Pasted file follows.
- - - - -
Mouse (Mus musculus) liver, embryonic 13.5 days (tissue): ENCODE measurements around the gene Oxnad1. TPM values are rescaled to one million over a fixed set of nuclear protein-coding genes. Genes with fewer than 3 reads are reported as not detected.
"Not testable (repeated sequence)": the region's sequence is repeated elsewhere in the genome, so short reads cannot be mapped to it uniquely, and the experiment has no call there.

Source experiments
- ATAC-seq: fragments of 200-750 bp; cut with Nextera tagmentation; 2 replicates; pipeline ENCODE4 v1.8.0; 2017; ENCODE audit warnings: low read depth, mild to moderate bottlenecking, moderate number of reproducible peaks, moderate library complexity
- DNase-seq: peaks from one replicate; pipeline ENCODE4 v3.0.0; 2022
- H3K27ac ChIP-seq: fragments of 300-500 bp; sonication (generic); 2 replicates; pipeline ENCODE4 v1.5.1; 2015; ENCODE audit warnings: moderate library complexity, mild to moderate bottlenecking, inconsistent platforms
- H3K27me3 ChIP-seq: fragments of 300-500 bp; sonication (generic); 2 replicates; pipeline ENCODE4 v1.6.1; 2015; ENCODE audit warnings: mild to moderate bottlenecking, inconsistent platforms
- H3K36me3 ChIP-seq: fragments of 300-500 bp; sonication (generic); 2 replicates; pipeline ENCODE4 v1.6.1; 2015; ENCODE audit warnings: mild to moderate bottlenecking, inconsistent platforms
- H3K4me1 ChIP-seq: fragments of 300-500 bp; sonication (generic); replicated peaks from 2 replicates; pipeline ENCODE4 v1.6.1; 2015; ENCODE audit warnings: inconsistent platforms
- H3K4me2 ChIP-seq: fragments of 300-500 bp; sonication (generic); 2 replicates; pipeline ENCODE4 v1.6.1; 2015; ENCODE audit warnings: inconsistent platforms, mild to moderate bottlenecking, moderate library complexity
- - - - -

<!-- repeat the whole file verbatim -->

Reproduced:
Mouse (Mus musculus) liver, embryonic 13.5 days (tissue): ENCODE measurements around the gene Oxnad1. TPM values are rescaled to one million over a fixed set of nuclear protein-coding genes. Genes with fewer than 3 reads are reported as not detected.
"Not testable (repeated sequence)": the region's sequence is repeated elsewhere in the genome, so short reads cannot be mapped to it uniquely, and the experiment has no call there.

Source experiments
- ATAC-seq: fragments of 200-750 bp; cut with Nextera tagmentation; 2 replicates; pipeline ENCODE4 v1.8.0; 2017; ENCODE audit warnings: low read depth, mild to moderate bottlenecking, moderate number of reproducible peaks, moderate library complexity
- DNase-seq: peaks from one replicate; pipeline ENCODE4 v3.0.0; 2022
- H3K27ac ChIP-seq: fragments of 300-500 bp; sonication (generic); 2 replicates; pipeline ENCODE4 v1.5.1; 2015; ENCODE audit warnings: moderate library complexity, mild to moderate bottlenecking, inconsistent platforms
- H3K27me3 ChIP-seq: fragments of 300-500 bp; sonication (generic); 2 replicates; pipeline ENCODE4 v1.6.1; 2015; ENCODE audit warnings: mild to moderate bottlenecking, inconsistent platforms
- H3K36me3 ChIP-seq: fragments of 300-500 bp; sonication (generic); 2 replicates; pipeline ENCODE4 v1.6.1; 2015; ENCODE audit warnings: mild to moderate bottlenecking, inconsistent platforms
- H3K4me1 ChIP-seq: fragments of 300-500 bp; sonication (generic); replicated peaks from 2 replicates; pipeline ENCODE4 v1.6.1; 2015; ENCODE audit warnings: inconsistent platforms
- H3K4me2 ChIP-seq: fragments of 300-500 bp; sonication (generic); 2 replicates; pipeline ENCODE4 v1.6.1; 2015; ENCODE audit warnings: inconsistent platforms, mild to moderate bottlenecking, moderate library complexity